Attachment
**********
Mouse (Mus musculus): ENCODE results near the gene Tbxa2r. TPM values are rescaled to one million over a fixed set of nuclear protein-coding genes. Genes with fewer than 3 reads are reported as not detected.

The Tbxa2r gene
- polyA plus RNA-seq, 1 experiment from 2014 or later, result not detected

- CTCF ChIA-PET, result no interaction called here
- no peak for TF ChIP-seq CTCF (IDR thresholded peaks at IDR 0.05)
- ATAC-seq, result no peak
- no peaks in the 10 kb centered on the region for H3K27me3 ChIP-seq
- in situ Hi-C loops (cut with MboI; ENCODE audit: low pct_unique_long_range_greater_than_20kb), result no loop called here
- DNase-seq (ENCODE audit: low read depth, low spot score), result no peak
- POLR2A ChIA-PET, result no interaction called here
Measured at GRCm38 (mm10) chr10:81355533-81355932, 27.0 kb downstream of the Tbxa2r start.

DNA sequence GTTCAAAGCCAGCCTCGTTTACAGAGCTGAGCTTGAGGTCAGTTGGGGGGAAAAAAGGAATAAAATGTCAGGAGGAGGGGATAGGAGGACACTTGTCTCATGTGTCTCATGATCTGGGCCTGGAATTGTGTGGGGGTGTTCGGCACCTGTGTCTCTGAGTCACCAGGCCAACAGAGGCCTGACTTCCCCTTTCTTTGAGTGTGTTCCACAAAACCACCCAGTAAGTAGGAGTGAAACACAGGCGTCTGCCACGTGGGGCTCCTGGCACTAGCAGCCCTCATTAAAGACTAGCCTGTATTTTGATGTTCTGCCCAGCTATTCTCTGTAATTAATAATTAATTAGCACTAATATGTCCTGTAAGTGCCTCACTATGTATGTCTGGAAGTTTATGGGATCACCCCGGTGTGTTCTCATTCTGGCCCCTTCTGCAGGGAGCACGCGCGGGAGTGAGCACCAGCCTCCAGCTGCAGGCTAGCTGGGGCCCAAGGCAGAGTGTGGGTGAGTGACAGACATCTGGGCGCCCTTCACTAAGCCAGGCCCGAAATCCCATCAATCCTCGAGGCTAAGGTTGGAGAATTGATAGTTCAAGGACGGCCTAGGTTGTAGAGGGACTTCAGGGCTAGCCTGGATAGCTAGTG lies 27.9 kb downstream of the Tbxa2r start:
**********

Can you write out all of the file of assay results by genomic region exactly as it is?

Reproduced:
Mouse (Mus musculus): ENCODE results near the gene Tbxa2r. TPM values are rescaled to one million over a fixed set of nuclear protein-coding genes. Genes with fewer than 3 reads are reported as not detected.

The Tbxa2r gene
- polyA plus RNA-seq, 1 experiment from 2014 or later, result not detected

- CTCF ChIA-PET, result no interaction called here
- no peak for TF ChIP-seq CTCF (IDR thresholded peaks at IDR 0.05)
- ATAC-seq, result no peak
- no peaks in the 10 kb centered on the region for H3K27me3 ChIP-seq
- in situ Hi-C loops (cut with MboI; ENCODE audit: low pct_unique_long_range_greater_than_20kb), result no loop called here
- DNase-seq (ENCODE audit: low read depth, low spot score), result no peak
- POLR2A ChIA-PET, result no interaction called here
Measured at GRCm38 (mm10) chr10:81355533-81355932, 27.0 kb downstream of the Tbxa2r start.

DNA sequence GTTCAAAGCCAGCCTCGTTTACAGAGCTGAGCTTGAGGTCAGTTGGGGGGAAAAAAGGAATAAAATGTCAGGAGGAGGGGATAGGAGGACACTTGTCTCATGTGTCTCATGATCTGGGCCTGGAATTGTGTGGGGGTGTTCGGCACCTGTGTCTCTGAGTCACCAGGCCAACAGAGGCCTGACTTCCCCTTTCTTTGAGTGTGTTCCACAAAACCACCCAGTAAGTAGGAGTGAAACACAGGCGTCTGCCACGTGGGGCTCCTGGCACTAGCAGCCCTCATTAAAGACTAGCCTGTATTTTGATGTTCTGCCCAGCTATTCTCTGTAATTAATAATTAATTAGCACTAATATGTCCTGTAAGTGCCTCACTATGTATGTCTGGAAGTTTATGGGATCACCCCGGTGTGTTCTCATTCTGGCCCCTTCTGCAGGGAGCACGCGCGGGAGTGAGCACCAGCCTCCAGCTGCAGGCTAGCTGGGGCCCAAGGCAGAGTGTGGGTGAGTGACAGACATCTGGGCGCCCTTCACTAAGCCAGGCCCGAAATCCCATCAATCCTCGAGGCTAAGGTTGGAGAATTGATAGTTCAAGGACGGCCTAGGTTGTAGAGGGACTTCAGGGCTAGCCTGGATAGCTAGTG lies 27.9 kb downstream of the Tbxa2r start: